/ Them much anticipated Ice tools off Sportpursuit...
just finished a blog post on tools today. emotionally drained from the effort.
This year as I see the ice forming, I want to get into the world of ice climbing. When I started looking into the gear though, I get lost. There's Petzl tools and BD tools and Grivel and and and. Beyond the brands they all have their own tools, in similar styles at least, but how do you sort through what's right for a person. Today I want to start ice climbing so a reasonably priced tool, doesn't need to be fancy much like the Quark. But what about later when I want to try some dry tooling or Andromeda Strain, moving to a Nomic style tool. Does a person really need a whole string of different tools depending on the day and climb or are they more versatile than the companies make them out to be? What do you use and why? Do you have different tools depending on what you're climbing that day? Youtube wasn't really helpful except to find endorsements by pros that I don't climb like anyways, hoping you could shed some light and maybe even turn into some inspiration for Climbing Tools.
Ice climbing sounds strange and waterfall ice climbing sounds just plain stupid. Yet it is so Canadian it fits right in between hockey and Dog sledding. Your question of tools which one and why I could see being a confusing one. Petzl, Black Diamond, and Grivel are the big players in the game at least here in North America. Not looking at mountaineering axes each of the big three have a couple high end ice tools.
First lets define the type of tool Climber4Him is talking about. We are not looking at the standard mountaineering axe 70cm or so in length. Straight shaft adze on one side of the head and a pick on the other. No we are talking about the more technical waterfall ice tools and their close relatives. We should note right now that even the worst waterfall tool on the market is heaps better then any tool we had 20 years ago.
I can go into a big long rant about the evolution of the ice tool but will spare you that because I have already done that. Check out this blog post “ Why would somebody prefer not to use leash less tools “ I have a blog already covering the evolution at mountainguide.com
“ Any tool will work for you as long as you believe in it”
There are good all round tools but that is very much like saying there are 4 season tires. Meaning that you can make them work and if your careful you won’t crash in our case that means hitting the ground. The two models that come to mind is the Black Diamond Viper Carbon Fiber. The Petzl quark also makes it in the all terrain vehicle status. C4H is asking for a reasonably priced tool. Dude we are talking waterfall ice climbing. Symbolically it represents everything that is wrong with the western world. Rack of screws = $780 Draws and slings = $150 Crampons = $200 Pack= $300 Boots = $600 High-tech layers =$2500+ Gas to typical climb $40 Coffee and donuts and lunch and thermos $15 Gear wears out so there is a cycle of equipment that has to be replaced constantly. Then at the end of the day I wash the whole experience down with $25 worth of beer at some sleazy climbers hangout. All this to climb a waterfall. Turn that around and how many water wells could I have drilled in some village in a poor part of Africa or India. How many lives could I have saved. So when you talk affordable or reasonable I guess I just think about it differently.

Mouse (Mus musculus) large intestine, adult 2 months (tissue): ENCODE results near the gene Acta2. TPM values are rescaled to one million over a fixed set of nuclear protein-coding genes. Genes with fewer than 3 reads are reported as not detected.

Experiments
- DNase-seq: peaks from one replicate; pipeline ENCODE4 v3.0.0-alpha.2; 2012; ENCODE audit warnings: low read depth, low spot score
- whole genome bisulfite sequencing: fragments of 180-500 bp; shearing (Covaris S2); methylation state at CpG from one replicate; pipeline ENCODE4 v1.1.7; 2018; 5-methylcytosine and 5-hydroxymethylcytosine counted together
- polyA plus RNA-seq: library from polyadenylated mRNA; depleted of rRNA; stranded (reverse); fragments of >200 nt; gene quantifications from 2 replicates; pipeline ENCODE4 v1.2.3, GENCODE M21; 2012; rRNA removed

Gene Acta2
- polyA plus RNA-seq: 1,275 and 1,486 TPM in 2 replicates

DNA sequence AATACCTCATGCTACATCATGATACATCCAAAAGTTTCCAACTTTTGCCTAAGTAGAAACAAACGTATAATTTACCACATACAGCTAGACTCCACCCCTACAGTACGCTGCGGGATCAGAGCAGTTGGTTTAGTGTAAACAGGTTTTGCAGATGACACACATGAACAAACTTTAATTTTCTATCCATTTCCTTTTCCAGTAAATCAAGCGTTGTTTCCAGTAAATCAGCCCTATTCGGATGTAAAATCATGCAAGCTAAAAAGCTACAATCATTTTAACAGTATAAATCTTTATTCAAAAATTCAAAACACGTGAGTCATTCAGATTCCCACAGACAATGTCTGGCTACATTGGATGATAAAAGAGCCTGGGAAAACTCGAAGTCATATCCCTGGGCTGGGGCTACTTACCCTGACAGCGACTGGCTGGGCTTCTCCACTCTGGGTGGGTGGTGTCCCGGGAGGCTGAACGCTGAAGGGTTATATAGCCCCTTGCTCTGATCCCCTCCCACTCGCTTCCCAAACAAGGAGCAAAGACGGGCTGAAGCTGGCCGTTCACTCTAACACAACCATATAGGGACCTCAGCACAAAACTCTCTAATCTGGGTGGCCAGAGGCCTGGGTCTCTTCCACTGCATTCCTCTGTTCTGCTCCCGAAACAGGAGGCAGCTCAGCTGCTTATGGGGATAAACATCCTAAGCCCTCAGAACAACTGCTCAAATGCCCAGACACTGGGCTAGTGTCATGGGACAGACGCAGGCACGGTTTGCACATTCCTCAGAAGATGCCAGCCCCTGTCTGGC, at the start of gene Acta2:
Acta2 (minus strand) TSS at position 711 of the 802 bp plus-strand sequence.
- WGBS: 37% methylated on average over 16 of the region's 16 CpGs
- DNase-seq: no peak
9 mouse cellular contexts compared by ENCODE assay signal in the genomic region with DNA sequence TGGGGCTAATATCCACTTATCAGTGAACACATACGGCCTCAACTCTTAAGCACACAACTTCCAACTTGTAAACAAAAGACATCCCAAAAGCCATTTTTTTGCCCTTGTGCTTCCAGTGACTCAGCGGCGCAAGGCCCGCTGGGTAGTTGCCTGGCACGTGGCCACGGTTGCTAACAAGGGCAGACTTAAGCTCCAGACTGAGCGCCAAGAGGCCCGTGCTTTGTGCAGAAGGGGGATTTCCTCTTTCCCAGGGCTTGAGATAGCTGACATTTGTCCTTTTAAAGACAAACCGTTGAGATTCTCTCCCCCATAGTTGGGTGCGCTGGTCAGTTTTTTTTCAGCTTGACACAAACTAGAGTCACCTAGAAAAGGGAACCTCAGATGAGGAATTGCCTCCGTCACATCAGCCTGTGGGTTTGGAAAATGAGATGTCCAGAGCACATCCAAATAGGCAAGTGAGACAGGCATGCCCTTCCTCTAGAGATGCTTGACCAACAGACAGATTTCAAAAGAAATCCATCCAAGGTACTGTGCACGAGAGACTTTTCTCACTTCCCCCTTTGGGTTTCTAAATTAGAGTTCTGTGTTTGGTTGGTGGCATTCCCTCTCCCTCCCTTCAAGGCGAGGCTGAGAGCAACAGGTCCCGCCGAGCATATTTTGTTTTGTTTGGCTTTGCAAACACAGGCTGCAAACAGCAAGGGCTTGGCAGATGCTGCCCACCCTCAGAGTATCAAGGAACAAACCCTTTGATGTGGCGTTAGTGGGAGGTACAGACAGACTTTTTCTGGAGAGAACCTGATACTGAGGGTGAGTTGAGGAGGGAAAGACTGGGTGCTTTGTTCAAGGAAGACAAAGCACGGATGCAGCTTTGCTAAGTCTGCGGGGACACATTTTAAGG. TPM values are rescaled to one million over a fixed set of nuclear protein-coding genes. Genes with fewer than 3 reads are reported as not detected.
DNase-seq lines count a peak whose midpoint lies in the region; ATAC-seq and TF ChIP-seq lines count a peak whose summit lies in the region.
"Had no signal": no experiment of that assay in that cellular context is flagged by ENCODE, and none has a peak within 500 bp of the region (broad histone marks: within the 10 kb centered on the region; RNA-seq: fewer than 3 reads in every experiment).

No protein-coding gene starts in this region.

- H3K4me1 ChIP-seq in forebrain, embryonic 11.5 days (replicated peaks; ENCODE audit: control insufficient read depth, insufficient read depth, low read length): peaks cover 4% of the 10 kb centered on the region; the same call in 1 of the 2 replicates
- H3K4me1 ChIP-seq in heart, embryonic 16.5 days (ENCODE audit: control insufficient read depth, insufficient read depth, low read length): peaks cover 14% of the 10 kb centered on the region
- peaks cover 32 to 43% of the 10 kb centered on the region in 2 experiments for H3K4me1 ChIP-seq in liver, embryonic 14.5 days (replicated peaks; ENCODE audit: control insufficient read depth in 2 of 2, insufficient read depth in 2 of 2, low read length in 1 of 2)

Carbon Fiber Black Diamond Cobra: These are beautifully crafted tools. The combination of carbon fiber and metal looks like something that the Apple design team dreamed up while under the watchful eye of Steve Jobs. The elegant curve is for more then just show it gives plenty of clearance allowing to place the well back into pockets and behind or between icicles. Locations that are more receptive to the violence of an invasive ice pick. On the head you have the option to place an adze or a hammer. If your using these as a alpine tool then I suggest getting a adze and hammer. Who uses a adze you may be wondering. Well alpine climbers. In the pure water and dry tooling arenas a adze has no real value. Shovel your way through a cornice and need that purchasing power because your pick just keeps ripping through the the hard pack snow. Flip your tool upside down and dig in with the wide blade of the adze. This is an extremely common situation in the technical mountaineering world. These tool have great balance and weight. They are fairly light weighing in at 617gm with the adze. This is light enough that you would consider it for high altitude technical mountaineering. The spike at the end is effectual enough that walking with the head in hand there is little worry of the spike slipping out from under you in anything but the most bullet proof of ice conditions. There are screws on the backside in case you want to set up a pair of Android leashes. Leashes still have a place out there in the real world.
If your guessing that I like these tools you’d be guessing right.
More at Blog
> “ Any tool will work for you as long as you believe in it”
> Guy Lacelle
Clearly a man who has not used DMM Flys (shudder)
Yep, that's not an exaggeration at all. Nobody has climbed anything hard with DMM Flys, and there's a reason they are unpopular.
> Yep, that's not an exaggeration at all. Nobody has climbed anything hard with DMM Flys, and there's a reason they are unpopular.
Can you define the grade you refer to as 'hard'.
I was possibly giving a sarcastic reply to another post.
Indeed, to mine. People do climb hard with them. I was not being serious about it - I just don't like them myself.
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